Shivendra Singh Dungarpur.
Shivendra Singh Dungarpur.

Shivendra Singh Dungarpur, Bollywood's restoration man

The only surviving original print of the acclaimed 1948 Hindi classic Kalpana, a masterpiece by the director Uday Shankar, would not have existed if not for the relentless efforts and patience of Shivendra Singh Dungarpur, an advertising director with an uncommon penchant for preserving films for posterity.

Dungarpur, along with Martin Scorsese's World Cinema Foundation, helped restore the old film for more than six months at the Immagine Ritrovata laboratory in Bologna. The restored work was screened at this year's Cannes Film Festival, in its Classic section. The film, which critics and historians consider to be an ode to experimental cinema and dance choreography, is now back in India, stored at the National Film Archives of India (NFAI).

"I had seen Kalpana some time ago and it was a great film. When I met Scorsese's people, they said they wanted to do it but because of bureaucracy, they gave up," says the 43-year-old. Dungarpur says it took him three months just to have the project approved in India and acquire the film's release so he could send the copy to the Foundation.

The other film that Dungarpur partly sponsored to restore is Alfred Hitchcock's first film, the 1927 silent cinema classic The Lodger: A Story of the London Fog. The movie recently screened at the Barbican Centre in London as a prelude to this year's Olympics and was telecast on UK television and the web.

Dungarpur, who hails from a royal family and originally set out to make feature films in Bollywood, says restoring the Kalpana print was all thanks to PK Nair, the founding director of the NFAI and the one who had the foresight to make a backup print of Kalpana.

"All the filmmakers believe we learnt everything from Nair, who preserved every bit of cinema left in India," he says. "He showed us everything, gave us our identity. In 1964, he started the NFAI, and whatever is there, it is because of him. He is the gatekeeper of Indian film heritage."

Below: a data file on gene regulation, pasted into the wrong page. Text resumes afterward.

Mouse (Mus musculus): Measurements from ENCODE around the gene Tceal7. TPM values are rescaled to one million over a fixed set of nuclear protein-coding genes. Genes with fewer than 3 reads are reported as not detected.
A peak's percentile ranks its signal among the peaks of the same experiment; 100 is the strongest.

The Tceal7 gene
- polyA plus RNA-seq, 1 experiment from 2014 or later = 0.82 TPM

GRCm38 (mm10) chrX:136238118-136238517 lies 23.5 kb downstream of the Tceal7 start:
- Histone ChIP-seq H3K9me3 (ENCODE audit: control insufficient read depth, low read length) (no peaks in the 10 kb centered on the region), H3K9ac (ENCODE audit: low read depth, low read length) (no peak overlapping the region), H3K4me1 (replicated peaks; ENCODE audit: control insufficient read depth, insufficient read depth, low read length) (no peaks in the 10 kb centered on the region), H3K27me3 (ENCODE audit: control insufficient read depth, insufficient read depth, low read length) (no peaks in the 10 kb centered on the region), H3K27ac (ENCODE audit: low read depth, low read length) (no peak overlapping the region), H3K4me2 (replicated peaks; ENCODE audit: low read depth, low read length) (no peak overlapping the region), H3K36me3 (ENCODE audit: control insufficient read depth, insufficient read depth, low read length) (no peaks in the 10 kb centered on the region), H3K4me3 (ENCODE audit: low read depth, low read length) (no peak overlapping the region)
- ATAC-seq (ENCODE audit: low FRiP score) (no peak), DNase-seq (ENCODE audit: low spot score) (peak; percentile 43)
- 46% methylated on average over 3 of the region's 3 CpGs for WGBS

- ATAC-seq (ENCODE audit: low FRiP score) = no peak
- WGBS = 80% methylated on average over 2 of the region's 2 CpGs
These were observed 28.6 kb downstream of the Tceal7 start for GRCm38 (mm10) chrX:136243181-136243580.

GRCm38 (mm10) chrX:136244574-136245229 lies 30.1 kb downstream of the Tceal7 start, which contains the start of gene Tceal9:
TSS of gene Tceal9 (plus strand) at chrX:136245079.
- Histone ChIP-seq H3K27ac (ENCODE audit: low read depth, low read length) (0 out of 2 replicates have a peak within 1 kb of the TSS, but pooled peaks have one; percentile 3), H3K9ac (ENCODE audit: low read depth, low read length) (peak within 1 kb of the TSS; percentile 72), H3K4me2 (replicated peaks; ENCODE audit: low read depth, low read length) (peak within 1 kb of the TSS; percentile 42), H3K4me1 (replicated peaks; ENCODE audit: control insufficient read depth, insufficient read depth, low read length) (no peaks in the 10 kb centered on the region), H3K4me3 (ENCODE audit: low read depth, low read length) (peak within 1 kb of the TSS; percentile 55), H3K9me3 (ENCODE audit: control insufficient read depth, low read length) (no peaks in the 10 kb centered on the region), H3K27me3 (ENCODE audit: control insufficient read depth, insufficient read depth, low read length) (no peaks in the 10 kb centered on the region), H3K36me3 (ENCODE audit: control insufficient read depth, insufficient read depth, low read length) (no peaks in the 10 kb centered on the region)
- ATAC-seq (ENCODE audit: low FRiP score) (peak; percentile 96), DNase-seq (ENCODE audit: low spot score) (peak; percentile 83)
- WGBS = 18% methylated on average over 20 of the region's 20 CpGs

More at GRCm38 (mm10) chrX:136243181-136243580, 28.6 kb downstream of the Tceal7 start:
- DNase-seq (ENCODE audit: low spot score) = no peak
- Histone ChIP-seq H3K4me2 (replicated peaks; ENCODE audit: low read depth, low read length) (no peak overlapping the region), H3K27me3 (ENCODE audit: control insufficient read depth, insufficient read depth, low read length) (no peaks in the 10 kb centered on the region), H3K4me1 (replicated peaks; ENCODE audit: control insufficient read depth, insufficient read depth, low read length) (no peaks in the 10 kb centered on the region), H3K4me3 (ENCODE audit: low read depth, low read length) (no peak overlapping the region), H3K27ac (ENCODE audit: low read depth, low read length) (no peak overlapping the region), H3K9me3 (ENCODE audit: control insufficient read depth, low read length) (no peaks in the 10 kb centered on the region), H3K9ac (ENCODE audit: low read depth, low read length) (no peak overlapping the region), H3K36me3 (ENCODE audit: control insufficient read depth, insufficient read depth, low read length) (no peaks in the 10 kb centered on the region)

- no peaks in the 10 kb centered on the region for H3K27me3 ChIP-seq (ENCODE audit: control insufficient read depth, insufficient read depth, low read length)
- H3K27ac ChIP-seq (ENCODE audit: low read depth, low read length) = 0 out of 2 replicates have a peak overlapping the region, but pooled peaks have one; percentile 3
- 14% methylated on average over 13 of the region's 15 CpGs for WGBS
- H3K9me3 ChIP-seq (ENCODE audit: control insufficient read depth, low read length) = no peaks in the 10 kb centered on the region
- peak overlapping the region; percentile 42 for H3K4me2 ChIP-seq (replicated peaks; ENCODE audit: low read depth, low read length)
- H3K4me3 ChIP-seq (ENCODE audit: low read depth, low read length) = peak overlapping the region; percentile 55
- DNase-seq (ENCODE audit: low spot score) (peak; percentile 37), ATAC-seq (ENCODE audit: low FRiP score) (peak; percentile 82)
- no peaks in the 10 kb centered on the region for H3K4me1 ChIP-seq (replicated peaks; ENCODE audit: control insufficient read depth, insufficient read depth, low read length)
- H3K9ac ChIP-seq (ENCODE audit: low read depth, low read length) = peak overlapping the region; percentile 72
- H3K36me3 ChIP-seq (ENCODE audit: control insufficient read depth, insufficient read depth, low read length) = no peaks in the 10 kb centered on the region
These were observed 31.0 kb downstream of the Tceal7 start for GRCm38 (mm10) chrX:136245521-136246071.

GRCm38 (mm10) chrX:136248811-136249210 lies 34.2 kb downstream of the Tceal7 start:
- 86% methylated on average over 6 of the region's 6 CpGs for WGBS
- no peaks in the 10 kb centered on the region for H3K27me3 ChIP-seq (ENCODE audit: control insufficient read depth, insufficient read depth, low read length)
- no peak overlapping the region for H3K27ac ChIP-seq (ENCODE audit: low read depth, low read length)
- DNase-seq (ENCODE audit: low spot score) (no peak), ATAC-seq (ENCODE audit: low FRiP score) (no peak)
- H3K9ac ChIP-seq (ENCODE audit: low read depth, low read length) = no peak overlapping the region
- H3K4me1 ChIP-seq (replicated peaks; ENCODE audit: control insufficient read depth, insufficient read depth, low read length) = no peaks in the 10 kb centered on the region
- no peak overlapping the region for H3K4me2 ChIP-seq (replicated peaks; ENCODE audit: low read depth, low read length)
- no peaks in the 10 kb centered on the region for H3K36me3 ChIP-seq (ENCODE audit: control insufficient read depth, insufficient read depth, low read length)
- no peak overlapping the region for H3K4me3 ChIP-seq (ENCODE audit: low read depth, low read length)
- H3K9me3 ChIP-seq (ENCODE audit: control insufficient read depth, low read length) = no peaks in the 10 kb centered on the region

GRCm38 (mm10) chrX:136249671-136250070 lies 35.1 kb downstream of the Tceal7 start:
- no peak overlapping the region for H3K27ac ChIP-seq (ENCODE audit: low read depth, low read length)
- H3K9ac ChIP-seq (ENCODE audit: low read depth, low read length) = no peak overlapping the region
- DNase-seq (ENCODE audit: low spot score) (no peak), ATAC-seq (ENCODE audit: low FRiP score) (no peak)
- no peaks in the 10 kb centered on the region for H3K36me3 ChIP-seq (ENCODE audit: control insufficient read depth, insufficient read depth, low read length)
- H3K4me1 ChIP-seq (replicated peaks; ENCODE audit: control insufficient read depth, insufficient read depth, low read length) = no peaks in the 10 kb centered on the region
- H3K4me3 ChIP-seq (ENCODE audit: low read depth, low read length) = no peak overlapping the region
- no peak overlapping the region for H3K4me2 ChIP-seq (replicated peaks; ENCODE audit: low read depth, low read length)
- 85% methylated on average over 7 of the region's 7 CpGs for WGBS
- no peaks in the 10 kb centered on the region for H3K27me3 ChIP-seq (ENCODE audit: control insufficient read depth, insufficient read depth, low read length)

Out of 1,700 Indian silent films, only nine have survived and all through Nair's efforts.

This year, Dungarpur released his documentary on Nair and the man's work and restoration legacy. The film, Celluloid Man, premiered at the Cinema Ritrovato Festival in Bologna in June.

"It took 11 trips to the National Film Archive's headquarters in Pune to convince the authorities to let me film with Nair," recalls Dungarpur.

"I started the film two years ago and what a journey of discovery it has been. I learnt about the lost heritage of Indian cinema and how important it is to preserve and restore our films before it is too late."

Dungarpur says that when he was a student at the Film and Television Institute of India, a school that works closely with the National Film Archive, he would see Nair in the institute's cinema: "A shadowy figure in the darkened theatre, scribbling industriously in a notebook by the light of a tiny torch - winding and unwinding reels of film, shouting instructions to the projectionist and always, always watching the films."

In a country where historical monuments are being razed to make way for infrastructure projects, where ancient manuscripts are withering away in neglected corners and languages are fading, picking up the gauntlet as a saviour of old film prints is a brave act. The sheer trouble and time it takes to even secure access to archival material is enough to turn anyone off.

Dungarpur recognises these challenges, but remains focused on his plans to formally set up a foundation, by the end of the year, that will focus on restoring and preserving films in India.

"We make films, exploit them commercially and throw them out. We don't have training or schools focused on restoration," he says. "Look at Chaplin films and how well preserved they are. Can you say that for India?"

Forced Deportations

While the Lebanese government has deported a number of refugees back to Syria since 2011, the latest round is the first en-mass campaign of its kind, say the Access Center for Human Rights, a non-governmental organization which monitors the conditions of Syrian refugees in Lebanon.

“In the past, the Lebanese General Security was responsible for the forced deportation operations of refugees, after forcing them to sign papers stating that they wished to return to Syria of their own free will. Now, the Lebanese army, specifically military intelligence, is responsible for the security operation,” said Mohammad Hasan, head of ACHR.
In just the first four months of 2023 the number of forced deportations is nearly double that of the entirety of 2022.